KGOU

Joshua Landis

Contributor, World Views

Joshua Landis is the Director of the Center for Middle East Studies and an Associate Professor in the University of Oklahoma’s College of International Studies.

His daily newsletter and blog Syria Comment attracts some 50,000 readers a month. It is widely read by officials in Washington, Europe and Syria. Dr. Landis travels frequently to Washington, D.C. to consult with government agencies and speak at think tanks.

Beyond KGOU, he is a frequent analyst on the PBS Newshour, The Charlie Rose Show, al-Jazeera, Frontline, NPR, Public Radio International, WBUR's Here and Now, and the BBC.

He is a frequently published contributor to Foreign Policy, Middle East Policy, and TIME Magazine.

Ways to Connect

Joshua Landis, Rebecca Cruise, and Suzette Grillot  discuss the release of the U.S. Senate Select Committee on Intelligence report on the CIA's detention and interrogation practices.

Then Rebecca talks with photojournalist and filmmaker Mimi Chakarova, whose film The Price of Sex personalizes East European human trafficking.

Joshua Landis and Suzette Grillot discuss riots in Egypt after a court in Cairo dropped its case against deposed dictator Hosni Mubarak, and about how a focus on counterterrorism has overtaken all hopes for democracy in the Middle East.

Then a conversation with literary critic Warren Motte about his work collecting tens of thousands of moments where characters gaze into mirrors.

Joshua Landis compares what he calls the “Great Sorting Out” in the Middle East to historical conflicts in Eastern Europe that also stretched across ethnic and religious lines.

Then Joshua and Rebecca Cruise talk with Matthew Barber. He was one of the first bloggers to write about the capture of thousands of Yazidi  women and girls as the minority community of northern Iraq was wiped out this summer.

An Iraqi Yazidi girl with her family at the Newroz refugee camp in Syria, on August 15th.
Rachel Unkovic / DFID - UK Department for International Development

In the Iraqi province of Kurdistan, women of the Yazidi ethnic minority are disappearing. At the most recent count, between 6,000 and 7,000 women and girls have been kidnapped, and many of those have been enslaved.

When Matthew Barber visited northern Iraq earlier this year, his goals were to conduct research and learn Kurdish. When he arrived he was faced with an enslavement crisis unfolding all around him and he knew that being an American academic gave him resources he could use to help.

Rebecca Cruise explains how a proposed internet tax drew tens of thousands of Hungarians to the streets of Budapest in protest, and Joshua Landis provides an update on a victory by secularists in Tunisia’s elections.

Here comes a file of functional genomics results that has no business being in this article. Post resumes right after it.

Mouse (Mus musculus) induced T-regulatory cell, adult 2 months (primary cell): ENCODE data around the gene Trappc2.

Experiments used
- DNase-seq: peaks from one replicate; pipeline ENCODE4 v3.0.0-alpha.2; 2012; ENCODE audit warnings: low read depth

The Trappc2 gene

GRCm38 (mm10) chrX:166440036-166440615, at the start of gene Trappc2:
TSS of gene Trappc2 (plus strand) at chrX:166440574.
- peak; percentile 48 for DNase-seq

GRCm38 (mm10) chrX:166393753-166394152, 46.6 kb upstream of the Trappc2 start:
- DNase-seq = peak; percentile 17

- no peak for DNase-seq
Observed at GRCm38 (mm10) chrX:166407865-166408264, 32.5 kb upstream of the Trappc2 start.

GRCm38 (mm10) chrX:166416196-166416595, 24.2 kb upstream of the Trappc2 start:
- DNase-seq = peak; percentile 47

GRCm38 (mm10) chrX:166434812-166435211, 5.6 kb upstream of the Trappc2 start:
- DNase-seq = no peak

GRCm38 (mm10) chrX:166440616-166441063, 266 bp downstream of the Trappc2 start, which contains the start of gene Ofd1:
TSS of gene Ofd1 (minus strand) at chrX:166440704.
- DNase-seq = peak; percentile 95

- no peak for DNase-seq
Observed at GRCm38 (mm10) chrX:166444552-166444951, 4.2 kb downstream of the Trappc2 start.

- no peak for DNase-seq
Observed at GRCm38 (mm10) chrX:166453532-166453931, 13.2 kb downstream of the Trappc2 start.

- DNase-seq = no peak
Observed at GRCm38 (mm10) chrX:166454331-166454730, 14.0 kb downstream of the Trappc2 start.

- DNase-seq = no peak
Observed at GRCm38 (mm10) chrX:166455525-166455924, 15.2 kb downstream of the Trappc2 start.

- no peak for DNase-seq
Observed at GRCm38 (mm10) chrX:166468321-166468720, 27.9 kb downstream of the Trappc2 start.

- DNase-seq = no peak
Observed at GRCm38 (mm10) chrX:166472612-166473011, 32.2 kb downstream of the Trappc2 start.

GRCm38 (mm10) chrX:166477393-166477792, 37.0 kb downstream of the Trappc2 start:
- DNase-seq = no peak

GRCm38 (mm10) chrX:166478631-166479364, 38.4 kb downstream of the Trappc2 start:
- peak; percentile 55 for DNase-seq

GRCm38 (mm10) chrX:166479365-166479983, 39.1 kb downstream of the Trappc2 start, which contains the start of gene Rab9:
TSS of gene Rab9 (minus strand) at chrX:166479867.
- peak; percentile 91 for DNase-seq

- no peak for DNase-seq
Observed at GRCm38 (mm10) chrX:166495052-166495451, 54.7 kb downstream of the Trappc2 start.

Later, a discussion with Oklahoma City imam Imad Enchassi. As a child in Lebanon’s refugee camps, he witnessed the massacre of thousands of his fellow Palestinians. Suzette Grillot talks about humanitarian work in the Middle East with Enchassi and Oklahoma City University political scientist Mohamed Daadoui.

Joshua Landis provides an update on the attacks by self-proclaimed Islamic State militants near the Turkish border, and the Syrian government’s ability to focus on battling rebels because the United States is devoting its energy to combating ISIS.

Later, a conversation with Ron Burton. He’s a Norman resident who just finished a year-long term as the president of Rotary International.

Joshua Landis provides an update on airstrikes in Syria and Iraq, and U.S. strategy to combat the Islamic State.

Later, a conversation with Akash Patel, the founder and executive director of the Aspiring Americans Initiative. His Oklahoma City-based non-profit works to connect undocumented students with educational opportunities.

Joshua Landis explains President Obama's strategy to confront ISIS without pursuing the kind of nation building projects that past administrations have attempted. 

Rebecca Cruise reports on the pros and cons of a possible Scottish independence including questions of currency, EU membership, industry and nationalism.

Later in the program, an interview with Puerto Rican author Esmeralda Santiago exploring her ties to her native country and her relationship with art and activism.

Suzette Grillot and Joshua Landis discuss the turmoil in Iraq caused by ISIS. Rebecca Cruise reports on state of Ukraine and its possible cease fire with Russia.

Later in the program, an interview with Boston College Near East Historian and political scientist Franck Salameh about the many dialects of Arabic and the future of teaching it.